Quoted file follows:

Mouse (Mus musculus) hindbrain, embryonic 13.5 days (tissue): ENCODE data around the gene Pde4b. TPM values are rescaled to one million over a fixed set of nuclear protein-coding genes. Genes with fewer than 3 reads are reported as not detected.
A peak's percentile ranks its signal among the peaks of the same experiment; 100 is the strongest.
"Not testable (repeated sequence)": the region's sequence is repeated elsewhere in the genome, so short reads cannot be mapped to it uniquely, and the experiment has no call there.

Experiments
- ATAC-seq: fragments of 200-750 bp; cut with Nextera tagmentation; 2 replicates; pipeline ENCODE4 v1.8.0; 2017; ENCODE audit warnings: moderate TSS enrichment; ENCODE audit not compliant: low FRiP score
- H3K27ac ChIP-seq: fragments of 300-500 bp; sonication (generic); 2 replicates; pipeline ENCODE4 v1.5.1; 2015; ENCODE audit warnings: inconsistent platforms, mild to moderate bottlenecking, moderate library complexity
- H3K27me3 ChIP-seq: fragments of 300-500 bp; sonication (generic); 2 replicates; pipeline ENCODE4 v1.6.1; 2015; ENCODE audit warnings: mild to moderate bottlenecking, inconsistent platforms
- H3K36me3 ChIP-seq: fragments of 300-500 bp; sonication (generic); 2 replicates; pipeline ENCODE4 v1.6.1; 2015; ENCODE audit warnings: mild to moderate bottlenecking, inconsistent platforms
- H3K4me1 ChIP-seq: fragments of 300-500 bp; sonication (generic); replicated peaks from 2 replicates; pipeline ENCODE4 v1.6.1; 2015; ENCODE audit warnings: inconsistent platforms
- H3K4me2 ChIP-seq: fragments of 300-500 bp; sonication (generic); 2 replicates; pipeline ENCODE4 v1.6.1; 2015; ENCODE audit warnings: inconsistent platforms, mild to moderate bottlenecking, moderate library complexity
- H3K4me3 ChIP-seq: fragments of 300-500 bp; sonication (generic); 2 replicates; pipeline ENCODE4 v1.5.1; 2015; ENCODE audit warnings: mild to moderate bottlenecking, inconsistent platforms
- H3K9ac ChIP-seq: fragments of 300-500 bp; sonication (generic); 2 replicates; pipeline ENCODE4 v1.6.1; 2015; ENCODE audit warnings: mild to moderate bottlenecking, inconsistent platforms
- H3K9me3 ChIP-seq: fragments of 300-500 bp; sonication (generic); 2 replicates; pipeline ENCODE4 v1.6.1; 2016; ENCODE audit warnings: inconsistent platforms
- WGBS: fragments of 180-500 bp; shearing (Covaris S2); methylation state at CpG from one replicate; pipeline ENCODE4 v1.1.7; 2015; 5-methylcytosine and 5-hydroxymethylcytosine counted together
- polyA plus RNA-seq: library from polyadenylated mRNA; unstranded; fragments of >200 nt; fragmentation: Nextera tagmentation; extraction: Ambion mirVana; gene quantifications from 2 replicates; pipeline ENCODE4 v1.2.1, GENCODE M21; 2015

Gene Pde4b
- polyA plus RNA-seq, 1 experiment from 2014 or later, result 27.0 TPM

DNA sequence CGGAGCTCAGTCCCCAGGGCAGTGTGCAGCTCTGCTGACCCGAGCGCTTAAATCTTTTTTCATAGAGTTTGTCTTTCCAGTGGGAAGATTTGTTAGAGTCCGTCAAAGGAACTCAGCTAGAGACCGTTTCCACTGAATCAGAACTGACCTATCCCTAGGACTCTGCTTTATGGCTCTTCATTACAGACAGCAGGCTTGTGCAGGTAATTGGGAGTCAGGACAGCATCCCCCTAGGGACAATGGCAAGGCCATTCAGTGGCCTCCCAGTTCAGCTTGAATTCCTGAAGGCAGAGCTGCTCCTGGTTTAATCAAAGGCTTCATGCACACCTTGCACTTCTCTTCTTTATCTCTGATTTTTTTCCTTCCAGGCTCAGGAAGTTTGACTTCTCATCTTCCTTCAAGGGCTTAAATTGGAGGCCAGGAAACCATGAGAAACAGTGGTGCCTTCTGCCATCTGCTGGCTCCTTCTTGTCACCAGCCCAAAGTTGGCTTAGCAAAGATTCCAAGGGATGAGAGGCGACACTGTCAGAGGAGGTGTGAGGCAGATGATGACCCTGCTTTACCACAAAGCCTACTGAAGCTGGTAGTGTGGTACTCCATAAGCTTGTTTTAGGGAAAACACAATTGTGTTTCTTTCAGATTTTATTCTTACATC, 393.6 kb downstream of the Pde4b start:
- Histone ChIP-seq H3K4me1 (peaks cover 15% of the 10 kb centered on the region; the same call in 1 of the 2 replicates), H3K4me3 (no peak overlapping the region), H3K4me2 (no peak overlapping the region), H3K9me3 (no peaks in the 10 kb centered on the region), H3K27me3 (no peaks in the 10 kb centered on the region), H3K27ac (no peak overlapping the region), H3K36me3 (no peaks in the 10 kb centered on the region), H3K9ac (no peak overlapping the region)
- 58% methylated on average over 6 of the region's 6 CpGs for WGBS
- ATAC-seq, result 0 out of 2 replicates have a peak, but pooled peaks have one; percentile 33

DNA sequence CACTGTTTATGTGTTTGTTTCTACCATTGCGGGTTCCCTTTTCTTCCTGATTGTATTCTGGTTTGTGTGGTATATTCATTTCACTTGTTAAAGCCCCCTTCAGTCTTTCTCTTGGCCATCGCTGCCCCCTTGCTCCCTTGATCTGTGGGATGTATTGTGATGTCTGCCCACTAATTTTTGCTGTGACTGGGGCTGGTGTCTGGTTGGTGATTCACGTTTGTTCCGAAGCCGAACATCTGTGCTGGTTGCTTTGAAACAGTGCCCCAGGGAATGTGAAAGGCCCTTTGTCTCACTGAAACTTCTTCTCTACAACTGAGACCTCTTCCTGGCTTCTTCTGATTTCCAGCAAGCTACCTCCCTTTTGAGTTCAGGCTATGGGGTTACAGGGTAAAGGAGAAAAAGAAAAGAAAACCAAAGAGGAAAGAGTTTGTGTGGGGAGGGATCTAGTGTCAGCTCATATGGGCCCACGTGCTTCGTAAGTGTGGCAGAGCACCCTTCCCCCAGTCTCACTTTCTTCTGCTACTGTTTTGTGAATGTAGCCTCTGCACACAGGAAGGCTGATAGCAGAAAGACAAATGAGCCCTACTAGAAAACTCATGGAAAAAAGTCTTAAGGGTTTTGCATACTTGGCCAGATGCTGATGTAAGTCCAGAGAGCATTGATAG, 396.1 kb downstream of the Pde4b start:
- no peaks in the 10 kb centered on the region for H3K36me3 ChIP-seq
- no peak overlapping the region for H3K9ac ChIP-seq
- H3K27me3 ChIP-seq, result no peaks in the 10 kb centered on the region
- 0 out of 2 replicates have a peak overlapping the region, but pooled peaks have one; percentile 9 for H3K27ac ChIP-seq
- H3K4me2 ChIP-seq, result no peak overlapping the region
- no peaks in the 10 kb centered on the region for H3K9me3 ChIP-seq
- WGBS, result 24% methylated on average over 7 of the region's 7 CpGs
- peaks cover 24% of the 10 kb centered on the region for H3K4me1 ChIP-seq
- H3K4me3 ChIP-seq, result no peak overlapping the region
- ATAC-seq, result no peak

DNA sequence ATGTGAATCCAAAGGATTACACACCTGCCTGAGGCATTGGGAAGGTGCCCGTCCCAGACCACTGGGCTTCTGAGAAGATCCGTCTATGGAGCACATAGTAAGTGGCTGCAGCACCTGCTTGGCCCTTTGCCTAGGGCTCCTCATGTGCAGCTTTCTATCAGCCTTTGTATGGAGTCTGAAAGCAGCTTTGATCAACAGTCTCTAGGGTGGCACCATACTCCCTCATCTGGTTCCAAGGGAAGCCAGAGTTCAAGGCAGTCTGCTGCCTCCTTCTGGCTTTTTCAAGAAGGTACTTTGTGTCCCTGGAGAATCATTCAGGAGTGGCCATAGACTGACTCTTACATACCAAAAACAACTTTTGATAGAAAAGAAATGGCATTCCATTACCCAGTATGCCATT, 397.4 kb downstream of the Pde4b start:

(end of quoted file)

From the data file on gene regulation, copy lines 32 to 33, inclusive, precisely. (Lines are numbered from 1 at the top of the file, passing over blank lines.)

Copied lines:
- ATAC-seq, result no peak

DNA sequence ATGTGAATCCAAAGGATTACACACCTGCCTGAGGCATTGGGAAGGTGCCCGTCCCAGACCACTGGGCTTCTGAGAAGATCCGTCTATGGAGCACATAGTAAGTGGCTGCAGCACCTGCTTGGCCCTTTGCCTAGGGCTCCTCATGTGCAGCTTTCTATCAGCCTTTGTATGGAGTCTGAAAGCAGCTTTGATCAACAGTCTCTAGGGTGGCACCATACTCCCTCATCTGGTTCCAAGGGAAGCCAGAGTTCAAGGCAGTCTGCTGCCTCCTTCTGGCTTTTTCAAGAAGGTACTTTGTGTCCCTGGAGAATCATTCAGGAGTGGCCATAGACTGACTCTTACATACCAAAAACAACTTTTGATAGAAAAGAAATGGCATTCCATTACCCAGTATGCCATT, 397.4 kb downstream of the Pde4b start: